Nathan Brown's thoughts on Castlevania: Lords of Shadow 2 could probably be summarised by a protracted period of screaming, but for the sake of your eardrums you may want to have a read of his review instead. In short, it's a "miserable blend of flawed game mechanics that's a giant leap backwards from its predecessor" - so why am I kind of excited about the announcement of some DLC? Alucard, that's why. Revelations will replace moody Drac Belmont with his moody goth son Alucard, star of the first (and possibly best) Metroidvania ever, Symphony of the Night. He'll even be able to transform into a wolf and a swarm of bats, as per his appearance in SOTN. None of this means that Revelations will be any good, of course, but at least we won't have too long of a wait to find out: the DLC will be out March 25th. More details after the break.
Hideo Kojima, taker of excellent self-promotional images and overlord of all things Metal Gear Solid, has once again reiterated his desire to see the fifth full game in the MGS series appear on PC. Speaking about Metal Gear Solid V: The Phantom Pain with Gamepsot in Japan he said: "PC, that's my original background. I originally created PC games. A long time ago I didn't want to rely on platforms to release games, so if people want it, I cannot make a formal announcement, but that is definitely something that I would like to do."
By Nathan Brown
I am Gabriel Belmont, latest in a long line of renowned vampire hunters. At the end of Castlevania: Lords of Shadow, things went a bit south, and I became Dracula. At the outset of this sequel I awake from a thousand-year slumber in a future-Gothic London, stripped of most of my powers – but within a couple of hours of play I’m back up to full strength. I’m the prince of darkness, so why am I spending so much of my time cowering in it, disguised as a rat?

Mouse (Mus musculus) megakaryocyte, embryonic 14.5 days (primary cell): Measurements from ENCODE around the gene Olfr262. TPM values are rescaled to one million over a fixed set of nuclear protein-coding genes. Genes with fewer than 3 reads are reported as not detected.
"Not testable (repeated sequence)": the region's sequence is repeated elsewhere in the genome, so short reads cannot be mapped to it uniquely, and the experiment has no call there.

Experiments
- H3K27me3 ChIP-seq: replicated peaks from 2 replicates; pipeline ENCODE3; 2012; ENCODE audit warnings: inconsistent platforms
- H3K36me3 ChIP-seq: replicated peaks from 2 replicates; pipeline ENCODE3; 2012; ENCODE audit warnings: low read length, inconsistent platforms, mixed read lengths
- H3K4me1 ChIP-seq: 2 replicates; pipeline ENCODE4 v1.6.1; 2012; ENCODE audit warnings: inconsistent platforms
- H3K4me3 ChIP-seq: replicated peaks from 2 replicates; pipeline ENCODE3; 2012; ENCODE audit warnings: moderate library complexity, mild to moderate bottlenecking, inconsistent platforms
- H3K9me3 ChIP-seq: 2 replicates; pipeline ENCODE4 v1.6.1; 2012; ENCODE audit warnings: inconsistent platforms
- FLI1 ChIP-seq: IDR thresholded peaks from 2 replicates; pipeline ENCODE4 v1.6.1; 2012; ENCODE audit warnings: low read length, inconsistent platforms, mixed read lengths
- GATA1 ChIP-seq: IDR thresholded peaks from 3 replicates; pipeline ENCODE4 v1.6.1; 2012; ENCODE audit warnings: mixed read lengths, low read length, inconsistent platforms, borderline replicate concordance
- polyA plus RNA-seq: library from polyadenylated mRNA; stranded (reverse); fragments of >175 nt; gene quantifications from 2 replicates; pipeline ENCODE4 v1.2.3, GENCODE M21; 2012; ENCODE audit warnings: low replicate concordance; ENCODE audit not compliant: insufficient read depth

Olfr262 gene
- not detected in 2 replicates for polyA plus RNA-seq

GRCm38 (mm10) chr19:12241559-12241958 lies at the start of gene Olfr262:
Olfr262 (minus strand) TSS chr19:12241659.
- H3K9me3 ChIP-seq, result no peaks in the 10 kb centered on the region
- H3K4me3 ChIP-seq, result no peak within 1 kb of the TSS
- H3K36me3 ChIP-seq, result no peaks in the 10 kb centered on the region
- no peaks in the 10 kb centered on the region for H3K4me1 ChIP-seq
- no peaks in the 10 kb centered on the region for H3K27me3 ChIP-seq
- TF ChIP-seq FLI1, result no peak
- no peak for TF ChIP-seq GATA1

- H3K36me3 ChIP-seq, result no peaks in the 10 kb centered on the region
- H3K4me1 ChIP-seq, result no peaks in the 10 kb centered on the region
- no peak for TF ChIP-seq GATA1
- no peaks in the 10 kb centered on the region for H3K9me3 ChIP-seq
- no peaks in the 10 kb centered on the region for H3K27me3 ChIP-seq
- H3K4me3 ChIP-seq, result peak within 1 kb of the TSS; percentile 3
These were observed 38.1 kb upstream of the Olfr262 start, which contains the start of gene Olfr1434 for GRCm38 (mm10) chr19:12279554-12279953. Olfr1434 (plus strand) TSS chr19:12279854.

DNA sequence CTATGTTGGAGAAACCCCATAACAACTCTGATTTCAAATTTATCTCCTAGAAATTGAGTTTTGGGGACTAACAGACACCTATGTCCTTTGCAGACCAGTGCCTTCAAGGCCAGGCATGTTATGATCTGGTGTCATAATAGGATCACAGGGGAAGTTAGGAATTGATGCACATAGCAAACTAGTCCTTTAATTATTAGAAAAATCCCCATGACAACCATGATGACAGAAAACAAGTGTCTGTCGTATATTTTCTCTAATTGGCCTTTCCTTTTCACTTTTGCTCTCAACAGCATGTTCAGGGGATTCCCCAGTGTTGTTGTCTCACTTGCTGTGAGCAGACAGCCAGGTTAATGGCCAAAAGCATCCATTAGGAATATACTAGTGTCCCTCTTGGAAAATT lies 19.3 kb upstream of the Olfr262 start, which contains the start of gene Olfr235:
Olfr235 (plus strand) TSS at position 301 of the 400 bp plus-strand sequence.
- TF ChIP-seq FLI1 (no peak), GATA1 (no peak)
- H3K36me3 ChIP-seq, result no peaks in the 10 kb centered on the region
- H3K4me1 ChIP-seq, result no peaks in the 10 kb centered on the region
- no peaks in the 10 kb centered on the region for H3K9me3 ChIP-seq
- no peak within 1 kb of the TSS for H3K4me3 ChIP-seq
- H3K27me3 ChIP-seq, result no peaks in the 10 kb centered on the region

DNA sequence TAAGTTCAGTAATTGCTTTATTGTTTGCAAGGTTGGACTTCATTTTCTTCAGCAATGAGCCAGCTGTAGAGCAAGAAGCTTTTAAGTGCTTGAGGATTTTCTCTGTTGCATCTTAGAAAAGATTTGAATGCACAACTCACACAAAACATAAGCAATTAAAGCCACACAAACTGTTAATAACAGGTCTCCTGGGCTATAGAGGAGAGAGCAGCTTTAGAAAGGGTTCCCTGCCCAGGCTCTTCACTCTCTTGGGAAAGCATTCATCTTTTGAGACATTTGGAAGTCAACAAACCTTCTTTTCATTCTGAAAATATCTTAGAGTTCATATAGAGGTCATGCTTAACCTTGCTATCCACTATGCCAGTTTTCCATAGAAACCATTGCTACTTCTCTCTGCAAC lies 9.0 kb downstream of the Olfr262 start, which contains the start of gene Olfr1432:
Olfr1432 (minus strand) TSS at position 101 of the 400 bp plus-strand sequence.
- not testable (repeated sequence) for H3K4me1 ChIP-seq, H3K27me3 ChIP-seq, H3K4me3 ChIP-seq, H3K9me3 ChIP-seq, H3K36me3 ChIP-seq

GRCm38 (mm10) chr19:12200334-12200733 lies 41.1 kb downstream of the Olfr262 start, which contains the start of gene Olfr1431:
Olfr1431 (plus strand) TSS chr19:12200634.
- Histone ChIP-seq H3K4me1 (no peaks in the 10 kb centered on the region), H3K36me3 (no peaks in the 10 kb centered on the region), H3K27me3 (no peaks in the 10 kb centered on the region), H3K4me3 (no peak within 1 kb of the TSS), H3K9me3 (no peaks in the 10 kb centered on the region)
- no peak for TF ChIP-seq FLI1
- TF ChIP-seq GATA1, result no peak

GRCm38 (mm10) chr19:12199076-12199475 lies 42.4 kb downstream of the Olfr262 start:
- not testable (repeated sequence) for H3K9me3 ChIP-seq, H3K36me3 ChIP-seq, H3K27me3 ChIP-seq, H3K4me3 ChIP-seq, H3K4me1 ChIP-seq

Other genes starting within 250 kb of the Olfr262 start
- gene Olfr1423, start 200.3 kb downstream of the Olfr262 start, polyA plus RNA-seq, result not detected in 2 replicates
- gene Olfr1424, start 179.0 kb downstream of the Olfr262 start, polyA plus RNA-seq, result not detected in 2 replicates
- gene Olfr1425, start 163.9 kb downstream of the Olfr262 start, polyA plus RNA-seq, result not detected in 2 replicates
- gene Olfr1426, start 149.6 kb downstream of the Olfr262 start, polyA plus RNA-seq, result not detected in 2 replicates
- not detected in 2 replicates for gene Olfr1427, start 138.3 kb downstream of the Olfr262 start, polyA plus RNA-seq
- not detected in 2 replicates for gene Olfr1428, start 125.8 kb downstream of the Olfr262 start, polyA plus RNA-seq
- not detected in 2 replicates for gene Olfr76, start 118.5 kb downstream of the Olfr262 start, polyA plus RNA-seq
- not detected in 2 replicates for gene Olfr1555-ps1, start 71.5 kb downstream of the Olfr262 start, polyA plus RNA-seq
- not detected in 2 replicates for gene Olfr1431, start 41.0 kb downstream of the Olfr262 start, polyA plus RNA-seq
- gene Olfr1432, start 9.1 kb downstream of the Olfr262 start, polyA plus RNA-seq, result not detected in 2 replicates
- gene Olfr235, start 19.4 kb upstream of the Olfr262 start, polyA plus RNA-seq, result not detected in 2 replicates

The game’s setup gives its Spanish developers MercurySteam a level of creative freedom unprecedented in Castlevania, a series which has spent 25 years casting players as the guy hunting Dracula, not playing him. It has been set in Gothic fantasy worlds, not grounded in reality. As a concept, Lords of Shadow 2 is full of potential. MercurySteam spend most of its 20-hour runtime squandering the lot.
All Gabriel "Dracula" Belmont wants to do is be left in peace. He longs to stare into the night sky and occasionally feast on the blood of the pure, but that stupid Satan just won't stop showing up and kicking over Dracula's Gothic sand castle. We'll soon get to stick our Void Swords right in the Devil's derriere when Castlevania: Lords of Shadow 2 hits PCs on February 25, but at least we can sate our bloodthirst in the meantime with the free demo available on Steam along with a 10 percent cut of the $60 pre-order price.
It's easy to forget that Castlevania: Lords of Shadow 2 is coming out in a few weeks, what with Thief and Dark Souls 2 to worry about. Will they live up to the incredibly high standards set by previous games? This is not quite a question we can ask ourselves about LoS 2, sequel to the OK God of War/Uncharted/Shadow of the Colossus mashup that was the original reboot. Lords of Shadow 2 moves the action to the modern day, giving Gabriel 'Begbie' Belmont a more open world to play around in, and adding Zelda/Metroid elements to the series' already unholy fusion of mechanics. It also features the creepy Toy Maker villain, whose boss fight you can spoil with the following video.
A new Castlevania: Lords of Shadow 2 video shines a bit of bright light on a very dark city. The MercurySteam developer diary gives us a look at how the upcoming sequel will fuse the Gothic sensibilities of a Castlevania game with its speculative, modern-day setting.
Metal Gear Rising: Revengeance is now available for downloadance on PC. As is a worryingly frequent occurranceance for after-the-fact ports, things aren't quite as silky smooth as you'd want a Platinum action brawler to be. A few hours after its release, Steam user reviews surfaced, claiming that the game was using always-online DRM. Their reports suggested that the game not only wouldn't activate in Offline Mode, but also that it would crash if you dropped connection while playing.